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leanne-jones, Barrister
Category: Law
Satisfied Customers: 183
Experience:  Barrister
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I am the landlord for a commerical premises being run as a

Customer Question

I am the landlord for a commerical premises being run as a takeaway. The tenant is one and half years into his 20 year contract which has no break clauses. When I went to collect the rent on Tuesday I found that the shop was closed. I have since discovered that that for the last two months he has been subletting the shop, without my prior knowledge, but his tenant has now left. My understanding is that no formal contracts were drawn up between him and his tenant. He is now telling me that he is struggling to pay the rent because his tenant has damaged the reputation of the business. I am not sure how long the shop has been closed for however it was open when I went to collect the rent last week. All equipment and fixtures are still currently inside the shop. I have tried calling him several times however he is not currently answering his phone.

I understand that I have a number of options available to me and was wondering in your opinion what would be the best course of action to take. Obviously since I have him tied to a 20 year contract I do not wish to relinquish this contract. In previous discussions with him he mentioned that he also has a takeaway in Morecambe. I have done a land registry search on this property and the good news is that the property is in his name and is owned freehold so I am assuming that if I took him to court this income generating asset could be sold to retrieve any outstanding rent.

I understand as laws currently stand I could use bailiffs to issue a warrant for rent distraint. However selling his equipment to recover rent arrears would mean that he would be unable to run the business and hence pay rent so might not be such a good idea.

I have ruled out forfeiture.

I could petition for bankruptcy however I am assuming that this would be just for rent owing and not for the full value of the outstanding lease. Is this correct?

I currently have a £3000 deposit however 9 weeks worth of rent has already been deducted from this leaving just £750.

Are there any other options available to me?

I guess in the first instance the wisest course of action would be for my solicitor to write to him demanding payment of rent. Also at the same time I would remind him of his responsibilities and just because the shop is no longer trading that he is still contractually liable for the rent. I would also suggest that he look for a suitable tenant to takeover the lease from him. Perhaps advertise in the local estate agents.

Could I agree that he pay a fee to surrender the lease but what in your opinion would be a fair amount considering that there is still 18 and a half years remaining on the lease?

If the tenant does not respond to the rent demand what would you consider the best course of action and is there anything which I may have missed in my analysis of the situation?
Submitted: 3 years ago.
Category: Law
Expert:  Stuart J replied 3 years ago.

Hello, I am Law Denning and I am a practising solicitor in a High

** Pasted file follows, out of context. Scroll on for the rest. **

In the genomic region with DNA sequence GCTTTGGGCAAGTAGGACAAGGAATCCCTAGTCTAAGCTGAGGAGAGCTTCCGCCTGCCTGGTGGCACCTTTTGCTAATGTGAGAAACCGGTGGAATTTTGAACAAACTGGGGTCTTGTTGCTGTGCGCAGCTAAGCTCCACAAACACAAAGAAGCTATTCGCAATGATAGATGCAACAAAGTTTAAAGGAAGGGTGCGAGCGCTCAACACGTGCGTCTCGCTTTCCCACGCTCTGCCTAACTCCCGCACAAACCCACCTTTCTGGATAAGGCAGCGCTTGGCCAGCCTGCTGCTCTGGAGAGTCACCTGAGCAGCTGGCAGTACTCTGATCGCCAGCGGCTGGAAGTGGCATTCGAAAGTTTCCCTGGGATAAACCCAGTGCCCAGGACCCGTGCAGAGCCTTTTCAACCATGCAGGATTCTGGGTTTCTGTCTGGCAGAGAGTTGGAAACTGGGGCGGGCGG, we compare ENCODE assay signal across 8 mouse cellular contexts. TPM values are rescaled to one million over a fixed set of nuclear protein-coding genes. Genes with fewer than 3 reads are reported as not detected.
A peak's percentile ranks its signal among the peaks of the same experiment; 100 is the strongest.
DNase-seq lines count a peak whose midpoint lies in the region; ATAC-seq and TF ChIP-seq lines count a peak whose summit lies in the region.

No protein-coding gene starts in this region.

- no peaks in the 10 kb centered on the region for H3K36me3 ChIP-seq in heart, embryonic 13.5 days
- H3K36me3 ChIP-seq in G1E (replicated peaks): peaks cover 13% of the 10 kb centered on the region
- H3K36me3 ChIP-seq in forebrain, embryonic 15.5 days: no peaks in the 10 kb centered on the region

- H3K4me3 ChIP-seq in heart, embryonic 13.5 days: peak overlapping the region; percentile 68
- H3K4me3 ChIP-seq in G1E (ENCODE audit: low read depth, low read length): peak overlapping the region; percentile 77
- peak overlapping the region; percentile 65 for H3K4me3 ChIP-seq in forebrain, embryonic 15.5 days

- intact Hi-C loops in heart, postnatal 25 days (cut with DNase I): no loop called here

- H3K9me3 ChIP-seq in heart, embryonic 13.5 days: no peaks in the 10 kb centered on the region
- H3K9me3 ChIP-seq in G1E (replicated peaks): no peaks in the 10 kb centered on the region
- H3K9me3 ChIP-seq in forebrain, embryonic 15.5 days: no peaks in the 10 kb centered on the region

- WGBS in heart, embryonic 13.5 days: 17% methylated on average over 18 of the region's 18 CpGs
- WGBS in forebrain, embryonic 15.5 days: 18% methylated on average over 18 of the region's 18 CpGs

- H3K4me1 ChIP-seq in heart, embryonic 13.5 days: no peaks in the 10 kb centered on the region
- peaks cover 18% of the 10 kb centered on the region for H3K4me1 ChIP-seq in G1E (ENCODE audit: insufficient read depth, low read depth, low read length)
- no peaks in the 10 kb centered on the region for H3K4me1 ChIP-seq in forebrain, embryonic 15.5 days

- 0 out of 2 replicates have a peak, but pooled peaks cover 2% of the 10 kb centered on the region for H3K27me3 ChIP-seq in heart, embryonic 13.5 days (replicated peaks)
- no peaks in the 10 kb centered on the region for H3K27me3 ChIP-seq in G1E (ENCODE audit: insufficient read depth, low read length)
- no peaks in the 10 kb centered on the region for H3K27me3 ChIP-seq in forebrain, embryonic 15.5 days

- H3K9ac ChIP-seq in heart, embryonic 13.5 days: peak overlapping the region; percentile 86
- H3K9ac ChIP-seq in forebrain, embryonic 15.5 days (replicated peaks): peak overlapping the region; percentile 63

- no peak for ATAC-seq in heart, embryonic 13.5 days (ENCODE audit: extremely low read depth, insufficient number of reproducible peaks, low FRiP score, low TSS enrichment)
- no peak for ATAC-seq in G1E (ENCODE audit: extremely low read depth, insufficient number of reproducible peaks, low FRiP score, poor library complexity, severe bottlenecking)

Street practice. I have been an expert on this website in UK law since 2008.
During that time, as you appreciate, I have answered thousands of questions
from satisfied users on a variety of subjects.

Because we are all in practice with clients and court and other
users, I might not always respond in
, particularly evenings and weekends. Please bear with me in that

It is my pleasure to try and assist you with this today. Please bear with me
while I gather some further information from you in order for me to be able to
advise you fully.

Realsitically, what chance does he have of starting again and paying? How easy will it be to relet?The first thing I would say is that you are under a duty to mitigate your loss and therefore I would start to look for a new tenant. The old tenant (I would not even worry about the sub tenant) is responsible for rent until the end of the term or until you get a new tenant.Meanwhile, provided you have not foreclosed on the lease, the tenant remains liable for the rates. That might be of tremendous financial benefit. I had a client who had a huge building which he was struggling to let on which the rent is £40,000 per annum. He was paying £20,000 per annum empty building rates. He has taken tenant saying who, to be frank, are probably going to be less than wholesome with regards XXXXX XXXXX the rent. He is not bothered because at least he is not paying £20,000 per annum rates. Meanwhile, he is actively still looking for a new tenant because the one who is in the property now is just in on a licence. He told me that he is not bothered whether the tenant pays rent or not provided the rates paid. Not a legal solution but makes good commercial sense.You cannot get blood out of a stone and notwithstanding the tenants claim that his sub tenant damaged his business with respect, that is bull. You no longer had a business because he given it to the tenant. If his business was that good, he would not have given it away within the first few months.I would do everything that you’ve suggested whereby your solicitor rights and demands the rent, reminds me of his responsibilities and advising that he should look for a new tenant. I would also time that he would responsible for any agents cost you incur in finding a new tenant.You cannot disclose of his property in the building without giving him a notice under the Torts Interference with Goods Act and you can only do that foreclose on the lease. There is no point in foreclosing on the lease until you have another tenant in my opinion. Who knows, the new tenant may want to buy the equipment which is in the building.Does that answer the question? I am happy to answer specific points.Can I help further?Please don't forget to positively rate my answer service (even if it was not what you want to hear). If you don't rate it positively, then the site keep your deposit and I get 0 for my time. It is imperative that you give my answer a positive rating. It doesn’t give me, “a pat on the head”, “good boy” (like ebay), it is my livelihood!If in ratings you feel that you expected more or it only helped a little, please ask. I am offline shortly until later and will pick this up then if needed